Topics for today

# Topics for today

## Topics for today

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##### Presentation Transcript

1. Topics for today Testing Newton's theory Newtonian space and time Symmetries of Newton's space and timeFirst Conservation Laws What absolutes remain? Newton, Leibniz, and Mach Action at a distance and the aether Themes: Newton’s metaphysical assumptions Homework 2 is due!!

2. Newton review • Newton’s 3-Laws give a framework • No direct implications, until you start filling in with some less general rules • One general force law: gravity • First real unification of terrestrial and astronomical observations • Gives Kepler’s laws & corrections due to other planets • Gives gravity on earth • Gives tides, including correct Moon/Sun ratio • Provides a nearly complete theory on the scale of planets allowing tests which it mostly passes, once allowances are made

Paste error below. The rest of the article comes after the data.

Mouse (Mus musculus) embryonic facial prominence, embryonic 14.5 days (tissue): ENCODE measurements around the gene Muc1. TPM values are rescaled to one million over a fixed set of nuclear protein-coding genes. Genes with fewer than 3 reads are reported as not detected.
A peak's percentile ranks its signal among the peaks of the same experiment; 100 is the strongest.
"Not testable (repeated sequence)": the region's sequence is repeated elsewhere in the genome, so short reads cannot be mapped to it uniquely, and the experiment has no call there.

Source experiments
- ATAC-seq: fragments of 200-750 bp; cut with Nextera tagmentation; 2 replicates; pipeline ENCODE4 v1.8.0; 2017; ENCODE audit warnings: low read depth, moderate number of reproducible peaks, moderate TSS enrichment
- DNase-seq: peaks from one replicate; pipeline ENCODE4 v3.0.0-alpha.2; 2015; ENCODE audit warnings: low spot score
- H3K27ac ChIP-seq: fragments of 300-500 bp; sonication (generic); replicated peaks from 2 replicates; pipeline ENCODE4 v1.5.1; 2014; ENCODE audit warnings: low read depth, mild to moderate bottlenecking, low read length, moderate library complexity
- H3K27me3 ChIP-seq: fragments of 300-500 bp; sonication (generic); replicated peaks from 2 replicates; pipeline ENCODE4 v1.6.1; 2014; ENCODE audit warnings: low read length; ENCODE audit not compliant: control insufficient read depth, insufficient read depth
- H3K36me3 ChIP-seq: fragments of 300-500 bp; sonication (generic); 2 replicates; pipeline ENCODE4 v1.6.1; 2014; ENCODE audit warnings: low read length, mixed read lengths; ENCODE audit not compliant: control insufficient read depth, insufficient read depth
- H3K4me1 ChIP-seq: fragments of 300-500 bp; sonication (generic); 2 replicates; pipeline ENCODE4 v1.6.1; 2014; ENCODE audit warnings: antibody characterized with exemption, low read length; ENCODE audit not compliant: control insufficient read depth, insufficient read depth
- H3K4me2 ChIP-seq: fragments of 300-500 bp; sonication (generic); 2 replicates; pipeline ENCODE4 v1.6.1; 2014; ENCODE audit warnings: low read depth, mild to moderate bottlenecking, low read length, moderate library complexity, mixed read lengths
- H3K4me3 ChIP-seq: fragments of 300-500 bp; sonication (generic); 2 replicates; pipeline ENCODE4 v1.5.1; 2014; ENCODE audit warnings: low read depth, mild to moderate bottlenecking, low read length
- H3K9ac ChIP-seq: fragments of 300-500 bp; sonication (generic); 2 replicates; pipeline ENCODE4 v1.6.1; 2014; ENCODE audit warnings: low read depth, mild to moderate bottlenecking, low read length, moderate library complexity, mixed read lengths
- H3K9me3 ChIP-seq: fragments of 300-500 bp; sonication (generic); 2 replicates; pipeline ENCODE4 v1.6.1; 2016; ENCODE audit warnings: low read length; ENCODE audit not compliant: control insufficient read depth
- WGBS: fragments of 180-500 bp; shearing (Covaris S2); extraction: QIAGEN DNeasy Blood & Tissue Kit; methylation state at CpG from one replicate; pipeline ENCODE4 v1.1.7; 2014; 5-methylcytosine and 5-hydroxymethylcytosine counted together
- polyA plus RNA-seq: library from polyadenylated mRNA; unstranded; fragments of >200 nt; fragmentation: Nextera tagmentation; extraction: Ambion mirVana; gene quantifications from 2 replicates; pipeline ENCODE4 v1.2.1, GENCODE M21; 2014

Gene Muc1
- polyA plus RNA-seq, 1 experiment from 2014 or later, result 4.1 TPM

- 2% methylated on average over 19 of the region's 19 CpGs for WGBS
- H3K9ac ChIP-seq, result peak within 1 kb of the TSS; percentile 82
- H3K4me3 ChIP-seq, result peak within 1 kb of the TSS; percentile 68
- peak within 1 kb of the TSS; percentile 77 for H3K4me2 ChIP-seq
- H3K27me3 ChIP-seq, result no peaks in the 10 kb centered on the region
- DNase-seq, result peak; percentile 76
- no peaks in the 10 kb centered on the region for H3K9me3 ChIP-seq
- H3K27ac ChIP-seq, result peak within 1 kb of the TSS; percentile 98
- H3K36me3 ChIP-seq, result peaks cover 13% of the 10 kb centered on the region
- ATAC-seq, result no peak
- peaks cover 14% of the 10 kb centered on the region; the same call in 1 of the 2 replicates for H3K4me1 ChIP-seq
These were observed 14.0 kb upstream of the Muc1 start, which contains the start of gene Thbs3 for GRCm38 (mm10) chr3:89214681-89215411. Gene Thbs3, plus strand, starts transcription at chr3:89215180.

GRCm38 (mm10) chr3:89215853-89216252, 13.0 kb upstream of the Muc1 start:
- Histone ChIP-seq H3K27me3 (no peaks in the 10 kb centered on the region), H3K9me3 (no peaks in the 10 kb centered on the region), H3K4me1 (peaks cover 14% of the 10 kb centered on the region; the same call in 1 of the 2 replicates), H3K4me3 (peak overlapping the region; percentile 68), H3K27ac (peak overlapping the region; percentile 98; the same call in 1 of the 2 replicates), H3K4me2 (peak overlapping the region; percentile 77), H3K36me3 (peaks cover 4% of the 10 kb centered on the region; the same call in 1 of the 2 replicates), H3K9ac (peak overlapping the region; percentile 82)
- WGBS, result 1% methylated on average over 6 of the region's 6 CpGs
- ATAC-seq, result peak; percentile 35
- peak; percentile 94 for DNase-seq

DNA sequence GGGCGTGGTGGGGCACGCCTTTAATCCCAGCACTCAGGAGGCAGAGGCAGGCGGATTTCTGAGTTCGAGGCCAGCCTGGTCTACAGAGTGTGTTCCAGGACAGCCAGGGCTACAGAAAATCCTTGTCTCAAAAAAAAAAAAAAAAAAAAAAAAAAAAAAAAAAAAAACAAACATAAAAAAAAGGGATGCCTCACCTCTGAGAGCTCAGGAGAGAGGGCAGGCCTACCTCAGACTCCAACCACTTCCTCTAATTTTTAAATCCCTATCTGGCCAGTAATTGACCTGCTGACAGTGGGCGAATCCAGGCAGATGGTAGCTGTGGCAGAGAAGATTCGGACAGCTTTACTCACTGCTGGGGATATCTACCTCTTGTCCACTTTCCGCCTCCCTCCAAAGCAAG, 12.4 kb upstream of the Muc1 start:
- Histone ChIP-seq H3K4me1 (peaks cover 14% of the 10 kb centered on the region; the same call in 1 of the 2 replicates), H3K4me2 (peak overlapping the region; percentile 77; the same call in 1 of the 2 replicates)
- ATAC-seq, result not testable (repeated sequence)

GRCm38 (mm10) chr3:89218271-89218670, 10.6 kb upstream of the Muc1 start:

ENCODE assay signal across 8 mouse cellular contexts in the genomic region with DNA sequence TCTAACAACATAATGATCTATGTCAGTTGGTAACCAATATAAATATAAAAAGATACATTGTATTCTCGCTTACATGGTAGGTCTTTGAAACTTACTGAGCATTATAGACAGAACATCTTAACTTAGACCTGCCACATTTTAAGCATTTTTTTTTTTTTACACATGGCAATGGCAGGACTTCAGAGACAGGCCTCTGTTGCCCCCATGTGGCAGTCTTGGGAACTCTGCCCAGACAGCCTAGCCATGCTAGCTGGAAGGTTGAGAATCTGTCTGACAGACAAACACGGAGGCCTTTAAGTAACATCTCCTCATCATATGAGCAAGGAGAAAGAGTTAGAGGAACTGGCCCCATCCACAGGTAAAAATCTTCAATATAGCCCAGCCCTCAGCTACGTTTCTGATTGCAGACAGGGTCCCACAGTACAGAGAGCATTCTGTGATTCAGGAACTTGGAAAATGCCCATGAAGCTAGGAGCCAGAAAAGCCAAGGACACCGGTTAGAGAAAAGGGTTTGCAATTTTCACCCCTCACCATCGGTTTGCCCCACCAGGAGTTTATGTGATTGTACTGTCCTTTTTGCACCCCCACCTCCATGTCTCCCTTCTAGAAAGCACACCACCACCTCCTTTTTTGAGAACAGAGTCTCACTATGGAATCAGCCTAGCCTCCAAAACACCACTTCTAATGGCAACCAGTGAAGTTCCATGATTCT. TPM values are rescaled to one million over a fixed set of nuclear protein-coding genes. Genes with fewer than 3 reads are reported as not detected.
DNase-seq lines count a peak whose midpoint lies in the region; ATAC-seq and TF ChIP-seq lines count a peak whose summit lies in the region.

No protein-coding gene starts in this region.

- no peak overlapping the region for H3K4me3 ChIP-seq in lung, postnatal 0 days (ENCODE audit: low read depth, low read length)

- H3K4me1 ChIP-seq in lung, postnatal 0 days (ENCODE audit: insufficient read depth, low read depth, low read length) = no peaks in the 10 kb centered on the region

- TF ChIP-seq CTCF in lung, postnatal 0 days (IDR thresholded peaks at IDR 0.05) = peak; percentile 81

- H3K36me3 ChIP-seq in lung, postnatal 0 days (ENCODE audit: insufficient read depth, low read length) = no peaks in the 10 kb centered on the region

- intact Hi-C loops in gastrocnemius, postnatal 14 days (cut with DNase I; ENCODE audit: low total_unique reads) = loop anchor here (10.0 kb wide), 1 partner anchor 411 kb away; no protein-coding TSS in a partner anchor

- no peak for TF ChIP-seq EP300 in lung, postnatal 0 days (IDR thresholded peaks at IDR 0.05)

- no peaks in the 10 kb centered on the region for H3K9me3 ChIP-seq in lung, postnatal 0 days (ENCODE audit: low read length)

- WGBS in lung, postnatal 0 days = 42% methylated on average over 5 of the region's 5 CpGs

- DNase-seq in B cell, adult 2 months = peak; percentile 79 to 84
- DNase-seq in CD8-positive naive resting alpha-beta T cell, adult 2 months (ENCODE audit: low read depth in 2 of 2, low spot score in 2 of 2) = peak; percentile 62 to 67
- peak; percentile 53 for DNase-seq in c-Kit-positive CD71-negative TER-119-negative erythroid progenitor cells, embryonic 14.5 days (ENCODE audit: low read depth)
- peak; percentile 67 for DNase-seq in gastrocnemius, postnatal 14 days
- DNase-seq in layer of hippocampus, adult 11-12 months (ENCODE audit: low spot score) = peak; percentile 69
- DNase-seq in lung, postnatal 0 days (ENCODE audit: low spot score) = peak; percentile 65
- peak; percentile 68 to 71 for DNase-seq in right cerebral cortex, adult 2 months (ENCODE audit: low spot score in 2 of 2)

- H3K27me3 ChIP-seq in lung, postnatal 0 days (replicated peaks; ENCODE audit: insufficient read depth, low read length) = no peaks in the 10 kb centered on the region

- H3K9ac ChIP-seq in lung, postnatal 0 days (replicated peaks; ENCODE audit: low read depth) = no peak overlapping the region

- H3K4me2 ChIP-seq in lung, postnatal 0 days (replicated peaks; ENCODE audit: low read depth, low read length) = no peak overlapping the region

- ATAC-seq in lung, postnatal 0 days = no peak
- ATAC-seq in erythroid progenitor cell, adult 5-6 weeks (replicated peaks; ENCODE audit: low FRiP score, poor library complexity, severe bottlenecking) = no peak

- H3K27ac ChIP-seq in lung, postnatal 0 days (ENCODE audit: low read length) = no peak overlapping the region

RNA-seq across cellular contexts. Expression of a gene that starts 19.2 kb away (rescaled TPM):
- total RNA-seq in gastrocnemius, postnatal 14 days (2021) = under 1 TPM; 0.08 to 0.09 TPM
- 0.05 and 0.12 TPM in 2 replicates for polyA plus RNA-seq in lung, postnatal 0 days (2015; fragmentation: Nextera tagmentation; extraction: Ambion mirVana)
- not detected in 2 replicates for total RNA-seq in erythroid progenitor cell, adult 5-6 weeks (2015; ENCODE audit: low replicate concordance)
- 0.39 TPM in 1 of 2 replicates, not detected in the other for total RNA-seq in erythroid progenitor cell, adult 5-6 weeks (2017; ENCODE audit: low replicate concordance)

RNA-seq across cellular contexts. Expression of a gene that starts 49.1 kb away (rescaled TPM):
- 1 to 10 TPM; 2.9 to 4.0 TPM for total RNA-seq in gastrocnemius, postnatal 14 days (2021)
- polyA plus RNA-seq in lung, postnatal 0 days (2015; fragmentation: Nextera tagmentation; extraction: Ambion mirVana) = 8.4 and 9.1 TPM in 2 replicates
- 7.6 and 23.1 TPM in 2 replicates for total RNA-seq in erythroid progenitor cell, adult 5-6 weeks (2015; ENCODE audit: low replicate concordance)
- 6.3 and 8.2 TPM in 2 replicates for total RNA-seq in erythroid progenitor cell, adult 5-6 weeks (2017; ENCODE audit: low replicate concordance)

3. Newton's Definitions: • Time: Absolute, true , and mathematical time, of itself, and from its own nature, flows equably without relation to anything external, and by another name is called duration: relative, apparent, and common time, is some sensible and external (whether accurate or unequable) measure of duration by the means of motion, which is commonly used instead of true time; such as an hour, a day, a month, a year. • Space: "Absolute space, in its own nature, without relation to anything external, remains always similar and immovable. Relative space is some movable dimensions or measure of the absolute spaces; which our senses determine by its position to bodies; and which is commonly taken for immovable space; such is the dimension of a subterraneous, an aerial, or celestial space, determined by its position in respect of the earth." (assumed to be infinite Euclidean space) • Mass or quantity of matter, the product of density and volume. The mass of a body "is proportional to the weight, as I have found by experiments on pendulums" and "by experiments made with the greatest accuracy." • Momentum is defined as mass times velocity. • Inertia: "the visinsita, or innate force of matter, is a power of resisting, by which every body, as much as in it lies, continues in its present state, whether it be of rest, or of moving uniformly forwards in a right line…" • Force: "An impressed force is an action exerted upon a body, in order to change its state, either of rest, or of uniform motion in a right line. Impressed forces are of different origins, as from percussion, from pressure, from centripetal force."